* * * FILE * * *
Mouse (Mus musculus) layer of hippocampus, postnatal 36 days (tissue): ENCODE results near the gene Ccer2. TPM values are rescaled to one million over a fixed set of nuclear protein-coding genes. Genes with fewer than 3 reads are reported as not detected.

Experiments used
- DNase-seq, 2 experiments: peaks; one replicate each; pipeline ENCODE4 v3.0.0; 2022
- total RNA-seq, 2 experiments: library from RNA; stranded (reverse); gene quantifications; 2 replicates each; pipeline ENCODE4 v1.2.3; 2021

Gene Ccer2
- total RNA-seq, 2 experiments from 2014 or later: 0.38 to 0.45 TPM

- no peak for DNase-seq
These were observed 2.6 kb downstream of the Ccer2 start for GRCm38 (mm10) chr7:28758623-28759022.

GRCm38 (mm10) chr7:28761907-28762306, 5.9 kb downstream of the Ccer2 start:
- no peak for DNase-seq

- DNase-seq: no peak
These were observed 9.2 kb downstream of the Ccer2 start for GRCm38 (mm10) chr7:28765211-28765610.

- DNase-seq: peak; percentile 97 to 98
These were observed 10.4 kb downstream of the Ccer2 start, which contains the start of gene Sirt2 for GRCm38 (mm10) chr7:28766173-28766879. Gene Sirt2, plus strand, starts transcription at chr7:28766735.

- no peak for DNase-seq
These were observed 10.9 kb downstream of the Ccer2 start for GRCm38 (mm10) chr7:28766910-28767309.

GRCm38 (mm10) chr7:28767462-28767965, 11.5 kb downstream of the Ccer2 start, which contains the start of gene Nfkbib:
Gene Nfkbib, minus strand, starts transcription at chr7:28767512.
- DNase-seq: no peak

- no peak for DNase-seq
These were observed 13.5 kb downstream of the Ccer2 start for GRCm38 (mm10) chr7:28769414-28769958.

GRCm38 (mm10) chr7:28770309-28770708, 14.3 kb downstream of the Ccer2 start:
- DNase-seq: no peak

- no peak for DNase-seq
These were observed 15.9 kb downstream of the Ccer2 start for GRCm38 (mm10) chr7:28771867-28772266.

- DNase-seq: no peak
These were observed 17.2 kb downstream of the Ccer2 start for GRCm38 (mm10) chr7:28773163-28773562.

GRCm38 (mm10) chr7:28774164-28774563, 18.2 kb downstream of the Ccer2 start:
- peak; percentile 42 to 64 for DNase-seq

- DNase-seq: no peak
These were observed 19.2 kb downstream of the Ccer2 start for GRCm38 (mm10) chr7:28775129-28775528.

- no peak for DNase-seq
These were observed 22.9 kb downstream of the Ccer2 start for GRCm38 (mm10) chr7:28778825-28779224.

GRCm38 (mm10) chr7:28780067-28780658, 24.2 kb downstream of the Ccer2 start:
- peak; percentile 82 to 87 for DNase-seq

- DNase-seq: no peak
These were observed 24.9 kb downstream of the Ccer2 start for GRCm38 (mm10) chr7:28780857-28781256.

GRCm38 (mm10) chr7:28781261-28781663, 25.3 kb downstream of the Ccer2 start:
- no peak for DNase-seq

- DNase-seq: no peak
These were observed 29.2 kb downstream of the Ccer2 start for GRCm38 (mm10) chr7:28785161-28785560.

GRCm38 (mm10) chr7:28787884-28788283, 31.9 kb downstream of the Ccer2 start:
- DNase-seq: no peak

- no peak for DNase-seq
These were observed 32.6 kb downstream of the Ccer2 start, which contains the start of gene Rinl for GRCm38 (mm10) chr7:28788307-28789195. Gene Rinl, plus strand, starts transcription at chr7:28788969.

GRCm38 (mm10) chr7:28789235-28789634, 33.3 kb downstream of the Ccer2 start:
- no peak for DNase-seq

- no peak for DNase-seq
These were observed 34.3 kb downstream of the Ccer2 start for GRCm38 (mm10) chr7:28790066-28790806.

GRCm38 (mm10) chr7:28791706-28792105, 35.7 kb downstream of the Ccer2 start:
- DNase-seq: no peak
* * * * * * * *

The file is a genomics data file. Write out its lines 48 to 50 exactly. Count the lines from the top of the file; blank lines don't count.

- no peak for DNase-seq
These were observed 34.3 kb downstream of the Ccer2 start for GRCm38 (mm10) chr7:28790066-28790806.

GRCm38 (mm10) chr7:28791706-28792105, 35.7 kb downstream of the Ccer2 start: